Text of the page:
As the world to stand back up during a pandemic, the US has become one of the countries that have opened up its borders for international students with a few restrictions in place.
However, reports of international students being confused regarding vaccine requirements have surfaced. The confusion seems to have arised from reports of students requiring additional jabs with state-level restrictions varying greatly between institutions.
In the US, the federal government is yet to impose a regulation around vaccinations, which has led the institutions to design their own policies around the vaccines accepted by the institutions, that any student aspiring to be on-campus must have received.
Most universities in the US and abroad are accepting vaccines that have been approved by the FDA or the WHO. However, a few popular international student markets like India and China have offered students vaccines that are yet to be approved by either of the authorities. Thus, students who have received these 'unapproved vaccines'will be required to quarantine for a period of 2 weeks while also setting an appointment for receiving the approved vaccines.
As per Lynn Pasquerella, the President of the Association of American Colleges and Universities, the varying regulations and strict requirements of the vaccines have resulted in the 'dramatic decline in enrolment in colleges and universities, especially amongst international students'.
She further added that the absence of a national policy around vaccines leaves the individual institutions to develop their own policies, thus, directly affecting the students negatively, both psychologically and economically. In most current cases, students are required to reside within the quarantine residencies, participate in remote learning and receive the approved vaccines before being allowed to engage in any in-person or on-campus activities.
Additionally, the different US states have also imposed state-specific COVID-19 Vaccination regulations, which have caused further confusion among the students, commented Sarah Spreitzer, Director of Government Relations, American Council on Education.
She also highlighted the absence of a federal mandate which has caused states to pass their own policies, which confuses the international students. As per Pasquerella, a proper line of communication must be established between the institutions and students.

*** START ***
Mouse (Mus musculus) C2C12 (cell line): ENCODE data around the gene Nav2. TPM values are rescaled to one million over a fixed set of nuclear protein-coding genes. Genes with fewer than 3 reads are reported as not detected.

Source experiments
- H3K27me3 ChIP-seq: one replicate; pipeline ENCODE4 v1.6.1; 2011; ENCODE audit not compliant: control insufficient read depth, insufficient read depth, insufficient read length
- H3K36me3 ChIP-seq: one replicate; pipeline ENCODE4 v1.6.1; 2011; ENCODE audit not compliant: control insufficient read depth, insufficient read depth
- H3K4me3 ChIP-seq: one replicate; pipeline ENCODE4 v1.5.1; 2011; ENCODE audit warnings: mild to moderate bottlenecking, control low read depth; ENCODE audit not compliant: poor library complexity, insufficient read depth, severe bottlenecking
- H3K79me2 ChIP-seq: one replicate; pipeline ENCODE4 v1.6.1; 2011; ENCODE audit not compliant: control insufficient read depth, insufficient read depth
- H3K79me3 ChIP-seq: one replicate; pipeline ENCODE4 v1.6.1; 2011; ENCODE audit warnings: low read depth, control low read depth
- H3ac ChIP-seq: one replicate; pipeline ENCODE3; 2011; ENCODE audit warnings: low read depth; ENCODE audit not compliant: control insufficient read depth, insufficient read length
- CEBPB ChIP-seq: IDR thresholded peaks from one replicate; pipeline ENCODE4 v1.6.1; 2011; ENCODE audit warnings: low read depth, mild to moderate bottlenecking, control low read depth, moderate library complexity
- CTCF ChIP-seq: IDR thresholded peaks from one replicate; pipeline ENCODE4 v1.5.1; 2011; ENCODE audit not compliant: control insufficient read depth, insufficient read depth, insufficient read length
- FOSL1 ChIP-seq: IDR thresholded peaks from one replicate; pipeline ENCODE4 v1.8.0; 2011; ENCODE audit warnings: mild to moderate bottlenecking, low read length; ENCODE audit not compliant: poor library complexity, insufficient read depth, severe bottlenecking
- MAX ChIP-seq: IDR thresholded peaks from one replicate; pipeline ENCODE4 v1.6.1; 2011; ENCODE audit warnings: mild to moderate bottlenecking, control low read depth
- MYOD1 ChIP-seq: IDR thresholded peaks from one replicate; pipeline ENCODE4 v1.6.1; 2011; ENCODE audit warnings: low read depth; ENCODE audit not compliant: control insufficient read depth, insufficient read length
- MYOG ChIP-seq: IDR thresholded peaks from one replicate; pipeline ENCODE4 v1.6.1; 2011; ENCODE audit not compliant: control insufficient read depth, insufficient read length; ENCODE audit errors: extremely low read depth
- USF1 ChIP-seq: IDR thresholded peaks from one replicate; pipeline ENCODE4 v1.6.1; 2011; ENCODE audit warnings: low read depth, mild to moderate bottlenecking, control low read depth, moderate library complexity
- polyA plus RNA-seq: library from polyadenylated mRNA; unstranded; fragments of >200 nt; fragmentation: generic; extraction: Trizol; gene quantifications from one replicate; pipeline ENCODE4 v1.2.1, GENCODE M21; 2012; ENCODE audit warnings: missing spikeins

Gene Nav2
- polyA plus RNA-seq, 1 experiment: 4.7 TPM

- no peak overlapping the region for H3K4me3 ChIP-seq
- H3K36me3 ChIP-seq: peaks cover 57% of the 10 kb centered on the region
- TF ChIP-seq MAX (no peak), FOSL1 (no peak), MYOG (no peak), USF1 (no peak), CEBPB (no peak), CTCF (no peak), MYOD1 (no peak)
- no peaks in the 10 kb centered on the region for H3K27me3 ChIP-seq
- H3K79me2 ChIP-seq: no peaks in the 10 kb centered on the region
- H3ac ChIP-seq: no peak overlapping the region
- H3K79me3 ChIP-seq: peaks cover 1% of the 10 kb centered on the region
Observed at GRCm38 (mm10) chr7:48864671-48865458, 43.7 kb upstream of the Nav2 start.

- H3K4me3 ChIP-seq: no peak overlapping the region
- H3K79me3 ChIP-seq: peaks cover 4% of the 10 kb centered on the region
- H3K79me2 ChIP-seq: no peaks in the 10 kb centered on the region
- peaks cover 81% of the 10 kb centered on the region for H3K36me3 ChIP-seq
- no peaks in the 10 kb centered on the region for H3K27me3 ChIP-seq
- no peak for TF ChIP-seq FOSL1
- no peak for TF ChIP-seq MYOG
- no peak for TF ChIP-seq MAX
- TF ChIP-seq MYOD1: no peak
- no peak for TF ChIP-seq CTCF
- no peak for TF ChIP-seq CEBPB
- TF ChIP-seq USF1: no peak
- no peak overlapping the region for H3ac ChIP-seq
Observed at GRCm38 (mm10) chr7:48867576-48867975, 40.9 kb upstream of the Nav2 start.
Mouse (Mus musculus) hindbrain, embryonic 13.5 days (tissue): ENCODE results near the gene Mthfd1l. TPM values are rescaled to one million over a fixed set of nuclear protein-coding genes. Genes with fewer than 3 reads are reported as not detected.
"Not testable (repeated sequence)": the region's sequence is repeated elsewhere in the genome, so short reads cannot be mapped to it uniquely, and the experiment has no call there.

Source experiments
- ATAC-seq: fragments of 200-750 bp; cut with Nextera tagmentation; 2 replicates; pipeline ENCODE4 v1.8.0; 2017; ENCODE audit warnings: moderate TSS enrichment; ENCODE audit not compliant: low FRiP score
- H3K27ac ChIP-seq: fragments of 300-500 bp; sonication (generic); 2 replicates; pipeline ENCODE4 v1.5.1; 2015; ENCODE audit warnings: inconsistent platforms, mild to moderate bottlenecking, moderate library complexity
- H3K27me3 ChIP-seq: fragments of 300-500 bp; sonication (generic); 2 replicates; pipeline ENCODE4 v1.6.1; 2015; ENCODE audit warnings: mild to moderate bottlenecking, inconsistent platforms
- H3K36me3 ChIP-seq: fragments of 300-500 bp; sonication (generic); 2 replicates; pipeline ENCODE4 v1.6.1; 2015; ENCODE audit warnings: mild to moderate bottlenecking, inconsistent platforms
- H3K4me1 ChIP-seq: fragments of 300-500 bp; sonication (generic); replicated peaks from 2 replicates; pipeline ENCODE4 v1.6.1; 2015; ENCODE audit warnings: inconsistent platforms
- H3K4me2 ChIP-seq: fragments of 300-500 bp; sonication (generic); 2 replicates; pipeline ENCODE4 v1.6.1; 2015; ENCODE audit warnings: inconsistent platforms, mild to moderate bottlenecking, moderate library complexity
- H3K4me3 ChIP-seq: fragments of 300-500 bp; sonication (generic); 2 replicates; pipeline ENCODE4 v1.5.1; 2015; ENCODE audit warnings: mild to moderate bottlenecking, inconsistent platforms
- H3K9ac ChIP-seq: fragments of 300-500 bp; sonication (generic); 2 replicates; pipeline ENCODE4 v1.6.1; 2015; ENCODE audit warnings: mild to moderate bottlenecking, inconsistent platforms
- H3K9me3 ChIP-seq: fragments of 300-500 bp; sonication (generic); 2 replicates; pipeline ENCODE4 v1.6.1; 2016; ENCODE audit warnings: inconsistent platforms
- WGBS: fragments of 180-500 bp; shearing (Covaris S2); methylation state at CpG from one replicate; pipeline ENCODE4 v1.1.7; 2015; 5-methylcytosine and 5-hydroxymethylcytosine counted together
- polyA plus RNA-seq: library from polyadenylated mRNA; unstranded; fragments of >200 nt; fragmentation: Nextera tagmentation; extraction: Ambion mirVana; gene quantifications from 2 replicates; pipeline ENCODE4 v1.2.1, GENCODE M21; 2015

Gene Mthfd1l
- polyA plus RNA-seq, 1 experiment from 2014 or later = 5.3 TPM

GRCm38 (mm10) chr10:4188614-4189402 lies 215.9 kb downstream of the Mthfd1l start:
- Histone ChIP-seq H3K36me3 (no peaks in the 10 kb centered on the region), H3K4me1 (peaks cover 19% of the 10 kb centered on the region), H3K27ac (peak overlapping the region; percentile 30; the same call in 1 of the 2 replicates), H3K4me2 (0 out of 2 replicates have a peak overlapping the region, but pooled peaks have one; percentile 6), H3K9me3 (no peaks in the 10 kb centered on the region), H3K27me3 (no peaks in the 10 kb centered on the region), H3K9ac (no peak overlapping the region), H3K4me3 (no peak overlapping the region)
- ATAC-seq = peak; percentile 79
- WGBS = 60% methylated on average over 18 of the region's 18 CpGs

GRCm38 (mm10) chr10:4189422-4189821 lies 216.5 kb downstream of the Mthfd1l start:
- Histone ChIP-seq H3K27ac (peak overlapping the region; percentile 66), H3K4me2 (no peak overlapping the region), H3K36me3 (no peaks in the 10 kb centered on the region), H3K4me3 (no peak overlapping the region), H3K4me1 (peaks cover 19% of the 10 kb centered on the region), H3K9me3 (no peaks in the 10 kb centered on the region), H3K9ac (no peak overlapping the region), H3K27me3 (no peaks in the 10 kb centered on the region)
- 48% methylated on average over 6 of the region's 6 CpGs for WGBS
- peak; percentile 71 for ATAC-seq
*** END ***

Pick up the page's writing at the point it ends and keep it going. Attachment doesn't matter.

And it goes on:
She commented that the duty of being transparent and communicate with the students regarding the changing guidelines lies upon the colleges and universities while considering the latest state policies, CDC recommendations as well as their own policies.
However, state-wise policies and restrictions regarding vaccinations and COVID-19 mitigation strategies may cause an increase in the number of COVID-19 cases, especially with the transmissibility of the Delta variant, thus also fearing the closure of the universities once again.
As per a joint statement from the US Higher Education organistion have claimed that the states policies that restrict the use of public health tools which are effective and established, especially during a time when the cases rise rapidly.
In the statement released by the HE organisations, Universities and colleges have gained around 18 months of hard-won experience while combating the pandemic and curbing the spread of the virus within the campus in and around the surrounding communities.
To ensure the viability of such a success will only be possible if the universities and colleges have access to all the public health strategies to curb the further spread of the Delta variant and stop the surge in COVID-19 cases, hospitalisations and deaths this upcoming semester.
As per the US HE organisationss argument, such restrictions imposed on colleges and universities to operate safely and fully, during such an unpredictable time, undermines their ability as well.
With these restrictions in place, the universities and higher education institutions remain unable to take responsibility in imposing reasonable public health measures, thus threatening the health and safety of students, staff, faculty as well as other neighbouring communities.
Additionally, since students do not remain within the bubble of higher education and venture out into the neighbouring communities, the risk of transmission to and from these communities will endanger a lot of people, especially those who are at a higher risk of contracting the virus.
While vaccinations have been made available to all student and residents of the neighbouring communities, many are still hesitant to receive the same for different reasons. With these restrictions and surge of cases because of the Delta variant, many people have been hospitalised and died as a result of insufficient spaces and rooms at the hospitals.
With the Fall Semester around the corner, higher education stake-holders are afraid that the surge of the Delta Variant cases will result in shutting down the higher education institutions once again.
Source: The Pie News